I recently had a session with a couple who were concerned about the way they argue with each other. This is often a concern for the couples with whom I meet. After the couple asked me for a "fair fighting guide", I realized that I should put together a sort of "arguing how-to". It is unrealistic to expect couples to never argue. I realize that even after completing therapy, the couples I work with will continue to have disagreements. My hope is that they will leave my care with the tools to argue in a way that builds their relationship rather than tear it down. So, with that in mind, the following is a look at some of the behaviors in which couples engage in relationship damaging behaviors in the midst of an argument.
In order to better address this issue, I have called on the great therapist, John Gottman, via his book "The Seven Principles for Making Marriage Work". Gottman claims that he can predict divorce with 91% accuracy based simply on the way in which a couple argues. This is quite an astonishing prediction rate! So, it goes without saying that how you argue can have a tremendous impact on your relationship. John Gottman looks at specific behaviors as a sign of possible divorce. While Gottman points out several behaviors, we will look at what he calls The Four Horsemen. Before we address these horsemen, I want to make clear that if you are using these behaviors in your interactions with your partner, it does not automatically mean that you will get a divorce. What it does mean is that you are engaging in behaviors which are damaging to your relationship and you should make a change.
The first of these horsemen is Criticism. When in the middle of a heated argument, many people become critical of their partner. Throwing criticism at your partner is an attack on them personally, not on the behavior or action with which you are displeased. If your partner feels attacked, the possibility of reaching a solution becomes slim. Try to voice your concerns or complaints in a way that places the focus on the event or action that you would like your partner to change rather than on your partner personally. Allow your partner to maintain his or her dignity.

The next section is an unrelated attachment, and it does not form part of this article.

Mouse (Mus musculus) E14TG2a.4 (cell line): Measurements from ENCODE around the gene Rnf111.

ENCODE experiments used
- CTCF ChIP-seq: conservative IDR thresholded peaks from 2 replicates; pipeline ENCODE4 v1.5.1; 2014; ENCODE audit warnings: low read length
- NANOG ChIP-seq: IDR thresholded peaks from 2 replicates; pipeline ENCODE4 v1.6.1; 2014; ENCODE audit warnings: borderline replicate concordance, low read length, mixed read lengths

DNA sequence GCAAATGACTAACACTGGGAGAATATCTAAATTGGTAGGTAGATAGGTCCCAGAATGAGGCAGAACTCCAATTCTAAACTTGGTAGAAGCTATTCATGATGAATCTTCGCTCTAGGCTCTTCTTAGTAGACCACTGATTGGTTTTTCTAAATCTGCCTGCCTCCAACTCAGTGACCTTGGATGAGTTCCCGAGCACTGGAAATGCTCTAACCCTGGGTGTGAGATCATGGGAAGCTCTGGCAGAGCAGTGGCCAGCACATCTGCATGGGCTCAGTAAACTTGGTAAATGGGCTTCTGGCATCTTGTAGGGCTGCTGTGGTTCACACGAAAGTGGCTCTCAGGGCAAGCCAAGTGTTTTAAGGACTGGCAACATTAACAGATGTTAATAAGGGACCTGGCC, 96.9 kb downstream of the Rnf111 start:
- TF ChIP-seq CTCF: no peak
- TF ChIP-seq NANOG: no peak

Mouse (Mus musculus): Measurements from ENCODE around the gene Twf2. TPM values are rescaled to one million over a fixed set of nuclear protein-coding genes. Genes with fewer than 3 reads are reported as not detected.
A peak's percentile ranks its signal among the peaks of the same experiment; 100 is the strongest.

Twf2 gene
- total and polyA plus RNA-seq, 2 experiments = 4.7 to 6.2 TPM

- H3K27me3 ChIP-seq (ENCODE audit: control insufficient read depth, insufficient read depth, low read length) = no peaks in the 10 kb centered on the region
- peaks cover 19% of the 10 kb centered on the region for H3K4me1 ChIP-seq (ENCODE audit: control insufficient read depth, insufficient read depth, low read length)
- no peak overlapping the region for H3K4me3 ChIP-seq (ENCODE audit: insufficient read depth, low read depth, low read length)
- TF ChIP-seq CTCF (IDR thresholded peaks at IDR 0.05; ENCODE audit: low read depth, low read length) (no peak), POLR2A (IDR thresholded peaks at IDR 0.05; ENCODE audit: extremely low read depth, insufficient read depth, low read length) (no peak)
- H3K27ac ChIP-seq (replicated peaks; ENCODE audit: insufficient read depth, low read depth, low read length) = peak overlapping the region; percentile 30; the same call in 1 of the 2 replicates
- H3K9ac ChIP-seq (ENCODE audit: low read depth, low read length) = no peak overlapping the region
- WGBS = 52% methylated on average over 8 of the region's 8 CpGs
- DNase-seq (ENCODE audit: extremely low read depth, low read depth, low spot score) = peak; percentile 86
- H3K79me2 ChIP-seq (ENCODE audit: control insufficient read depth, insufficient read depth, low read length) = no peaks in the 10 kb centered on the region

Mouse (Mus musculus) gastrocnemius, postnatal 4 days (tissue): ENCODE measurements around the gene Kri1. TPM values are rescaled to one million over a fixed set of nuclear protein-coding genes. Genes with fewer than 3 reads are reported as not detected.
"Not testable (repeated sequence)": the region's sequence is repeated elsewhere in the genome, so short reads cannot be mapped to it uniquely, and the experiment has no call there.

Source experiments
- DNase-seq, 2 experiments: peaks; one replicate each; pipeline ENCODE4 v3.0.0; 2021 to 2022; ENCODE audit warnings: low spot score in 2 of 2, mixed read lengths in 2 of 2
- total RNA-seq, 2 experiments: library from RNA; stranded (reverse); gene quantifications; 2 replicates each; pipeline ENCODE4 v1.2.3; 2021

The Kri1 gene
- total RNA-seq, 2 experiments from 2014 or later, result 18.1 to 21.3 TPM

Once criticism shows its face, Contempt often follows. This is the sneering, eye rolling, sarcasm, etc that send the message to your partner that you are disgusted. Again, rather than directly addressing the issue that you are dissatisfied with, contempt is a way of attacking your partner. They way you say things is just as important as what you are saying. The meaning of your words can be completely different depending on how you say them. In fact, John Gottman considers contempt to be the worst of all four horsemen. Contempt damages trust in your relationship and tells your partner that they are not safe. Once again, remember that allowing your partner to leave the argument with his or her dignity still intact is crucial in avoiding damage to your relationship.
Just as contempt follows criticism, Defensiveness is triggered once one of you feels attacked. It is a natural human instinct to defend ourselves when we are attacked. We go into survival mode when we feel unsafe. While our lives may not be threatened by criticism and contempt, our emotional and mental health is at stake. However, becoming defensive only compounds the problem and usually means that both partners are criticizing each other.
After all of these, we arrive at Stonewalling, where one or both partners become exhausted or feels defeated and shuts down, avoiding any further interaction. Many of my clients often refer to this as going into a cave. When stonewalling comes in, a resolution is impossible. This often leads to a cycle of a repetitive argument.
If you find yourself employing these behaviors in your arguments, explore the areas where you can make a change. Discovering ways to build trust and safety in your relationship will lead to healthier, happier, more fulfilling lives for everyone in your family. After all, what each partner usually wants is love, acceptance, and validation.